It is notable that the often heavily criticized Department of Sports, Arts and Culture, is the one funding this play under its Incubation Project, and runs until –February 28, 2021.

“The Market Theatre is delighted to produce works of this literary giant and celebrate his contribution not only to the South African writing body of work but more to humanity. Mphahlele had a beautiful obsession with humanity and stories that came out of his immediate communities. 17 December 2019 was Eskia Mphahlele centenary, 2021 will mark 41 years since he wrote one of his seminal works Chirundu. Bringing back old voices that have been re imagined by young thespians is part of the 45 years celebration theme The story unfolds as we looking into the future of what the spaces represents for young artists” says James Ngcobo – Artistic Director Market Theatre Foundation.

Tate etla Gae/Father Come home  follows the life of a young Pedi boy, Maredi, who grows up in a remote village of Sedibeng in the Northern Transvaal without a father. Growing up in a traditional village where manhood is defined by family/clan names and the cultural rites of passage, Maredi grows an emotional and desperate need to define himself through knowing his father.

When his question ‘When is tate coming home?’ is repeatedly not answered to his satisfaction by his elders, Maredi’s restless soul leads him to venture into strange lands in several failed attempts to find his father. His last quest to find his father sees him journey through the dry and hot Transvaal, where he finds himself working as a farm boy in order to make some money to enable him to travel the rest of his journey.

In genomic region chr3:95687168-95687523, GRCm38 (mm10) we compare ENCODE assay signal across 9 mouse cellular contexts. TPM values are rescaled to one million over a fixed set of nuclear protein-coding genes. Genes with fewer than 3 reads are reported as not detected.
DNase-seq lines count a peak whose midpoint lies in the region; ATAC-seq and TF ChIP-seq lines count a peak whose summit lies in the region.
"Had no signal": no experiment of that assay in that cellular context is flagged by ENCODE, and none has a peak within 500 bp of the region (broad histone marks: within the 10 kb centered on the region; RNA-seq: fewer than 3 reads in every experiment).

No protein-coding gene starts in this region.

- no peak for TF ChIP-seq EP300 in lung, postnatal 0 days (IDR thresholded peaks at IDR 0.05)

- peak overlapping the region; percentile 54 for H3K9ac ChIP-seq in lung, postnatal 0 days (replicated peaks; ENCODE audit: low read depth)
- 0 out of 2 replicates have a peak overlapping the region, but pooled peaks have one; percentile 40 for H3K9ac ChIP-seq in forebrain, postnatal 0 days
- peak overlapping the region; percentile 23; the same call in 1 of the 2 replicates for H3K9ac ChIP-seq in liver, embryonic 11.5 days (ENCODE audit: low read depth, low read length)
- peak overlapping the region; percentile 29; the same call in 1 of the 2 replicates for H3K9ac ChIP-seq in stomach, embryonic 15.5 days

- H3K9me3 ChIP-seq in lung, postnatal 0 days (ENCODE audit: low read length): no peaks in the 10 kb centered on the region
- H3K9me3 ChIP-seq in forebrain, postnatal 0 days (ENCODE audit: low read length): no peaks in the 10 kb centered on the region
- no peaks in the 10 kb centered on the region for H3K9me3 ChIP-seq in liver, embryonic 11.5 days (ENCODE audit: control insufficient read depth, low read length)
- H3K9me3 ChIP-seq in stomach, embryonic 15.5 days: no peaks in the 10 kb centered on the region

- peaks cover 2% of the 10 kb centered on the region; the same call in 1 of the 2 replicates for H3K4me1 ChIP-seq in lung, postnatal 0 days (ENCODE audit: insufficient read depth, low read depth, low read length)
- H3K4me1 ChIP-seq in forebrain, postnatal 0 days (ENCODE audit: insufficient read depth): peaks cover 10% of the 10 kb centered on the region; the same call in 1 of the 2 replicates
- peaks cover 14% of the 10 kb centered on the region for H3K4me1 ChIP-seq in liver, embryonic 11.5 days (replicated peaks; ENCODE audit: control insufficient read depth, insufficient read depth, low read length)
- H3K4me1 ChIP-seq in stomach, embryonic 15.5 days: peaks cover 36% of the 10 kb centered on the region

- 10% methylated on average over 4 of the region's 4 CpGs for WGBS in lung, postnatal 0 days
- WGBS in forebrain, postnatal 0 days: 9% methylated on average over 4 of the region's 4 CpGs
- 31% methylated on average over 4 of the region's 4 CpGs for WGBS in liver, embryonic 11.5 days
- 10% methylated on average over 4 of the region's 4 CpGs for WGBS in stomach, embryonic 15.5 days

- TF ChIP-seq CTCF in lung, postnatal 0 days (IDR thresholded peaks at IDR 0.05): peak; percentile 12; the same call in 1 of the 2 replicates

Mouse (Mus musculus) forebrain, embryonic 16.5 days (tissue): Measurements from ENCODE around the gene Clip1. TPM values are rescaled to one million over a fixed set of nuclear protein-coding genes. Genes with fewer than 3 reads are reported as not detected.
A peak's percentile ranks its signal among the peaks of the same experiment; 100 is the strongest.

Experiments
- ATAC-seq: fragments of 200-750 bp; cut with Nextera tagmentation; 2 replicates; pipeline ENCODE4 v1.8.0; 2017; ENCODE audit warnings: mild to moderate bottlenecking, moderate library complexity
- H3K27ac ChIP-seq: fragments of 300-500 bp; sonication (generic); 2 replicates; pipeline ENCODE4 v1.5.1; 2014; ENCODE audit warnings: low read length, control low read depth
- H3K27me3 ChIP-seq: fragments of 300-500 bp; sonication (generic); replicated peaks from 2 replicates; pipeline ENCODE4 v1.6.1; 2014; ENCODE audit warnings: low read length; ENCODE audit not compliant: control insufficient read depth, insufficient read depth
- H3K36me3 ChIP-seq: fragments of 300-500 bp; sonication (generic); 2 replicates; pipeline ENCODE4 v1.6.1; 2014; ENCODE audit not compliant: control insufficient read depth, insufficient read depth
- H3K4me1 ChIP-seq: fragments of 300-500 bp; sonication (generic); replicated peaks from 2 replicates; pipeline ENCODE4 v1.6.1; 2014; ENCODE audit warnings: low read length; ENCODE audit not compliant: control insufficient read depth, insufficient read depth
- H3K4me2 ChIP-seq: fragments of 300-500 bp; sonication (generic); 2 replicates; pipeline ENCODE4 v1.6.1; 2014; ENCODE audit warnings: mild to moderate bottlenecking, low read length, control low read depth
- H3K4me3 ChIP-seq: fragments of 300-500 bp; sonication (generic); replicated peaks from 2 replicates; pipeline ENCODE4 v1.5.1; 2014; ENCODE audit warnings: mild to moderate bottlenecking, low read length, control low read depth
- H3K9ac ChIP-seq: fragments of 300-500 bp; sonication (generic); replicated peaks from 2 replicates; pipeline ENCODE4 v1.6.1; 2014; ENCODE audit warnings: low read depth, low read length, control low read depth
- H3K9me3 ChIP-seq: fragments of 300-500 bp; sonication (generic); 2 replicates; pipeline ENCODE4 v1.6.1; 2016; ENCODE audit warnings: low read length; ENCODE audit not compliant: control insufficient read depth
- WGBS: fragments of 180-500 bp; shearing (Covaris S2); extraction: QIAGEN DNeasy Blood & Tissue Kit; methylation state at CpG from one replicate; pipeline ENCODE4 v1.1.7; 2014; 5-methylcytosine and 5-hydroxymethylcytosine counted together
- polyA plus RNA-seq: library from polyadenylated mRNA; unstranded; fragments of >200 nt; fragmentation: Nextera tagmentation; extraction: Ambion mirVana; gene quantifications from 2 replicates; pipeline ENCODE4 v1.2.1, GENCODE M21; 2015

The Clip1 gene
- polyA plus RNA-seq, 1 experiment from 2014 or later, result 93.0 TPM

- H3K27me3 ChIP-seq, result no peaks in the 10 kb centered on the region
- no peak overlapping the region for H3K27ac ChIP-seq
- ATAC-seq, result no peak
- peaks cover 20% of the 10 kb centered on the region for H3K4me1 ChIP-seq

After an envoy is sent for Maredi, he agrees to go back home- especially as his mission to find his father bore no fruits. The lost son is pleasantly surprised when he arrives to his homestead to know that his father has made contact and that he and his mother will make their way to see him. However, when Maredi finally meets his father, he is disappointed that his yearning is not completely satisfied- and that his father’s presence doesn’t do much to settle his restless soul.

And so this story by Mphahlele the South African writer, educationist, artist and activist celebrated as the Father of African Humanism and one of the founding figures of modern African literaturetells a story fo familiar in the South African social and historical contest.

This is the story of migration, social displacement, poverty and inequality that often drives black men to leave their villages and home towns into the city  to work in mines and as domestic helpers for mainly white households with better incomes and standards of life.

Many who will be lucky enough to catch this play before it closes on Sunday, will connect easily with the issues tackled beautifully by the director and his cast.

PRODUCTION INFORMATION CREATIVE TEAM

Writer Es’kia Mphahlele
Writer – Translator Rami Chuene
Writer- Adaptor and Director Clive Mathibe
Set & Costume designer mentor Onthatile Matshidiso
Lighting Designer mentor Hlomohang Mothetho
Sound Designer mentor Mandla Mkaba
Stage Manager mentor Mokokobale Makgopa
Department of Sports Arts and Culture Incubatees
Set Designer mentee Antonie Adams
Lighting Designer mentee Rendandi Nekhudzhiga
Costume Designer mentee Bohlokoa Matlabe
Sound Designer mentee Lebogang Rammala
Stage manager mentee Kekgaogetswe Rakopa

Performers

Tau Maserumule
Shoki Mmola
Marcus Mabusela
Josias Moleele
Kedibone Manyaka

.Father Come Home/Tate Etla Gae is on at the Market Theatre till Sunday, February 28, 2021.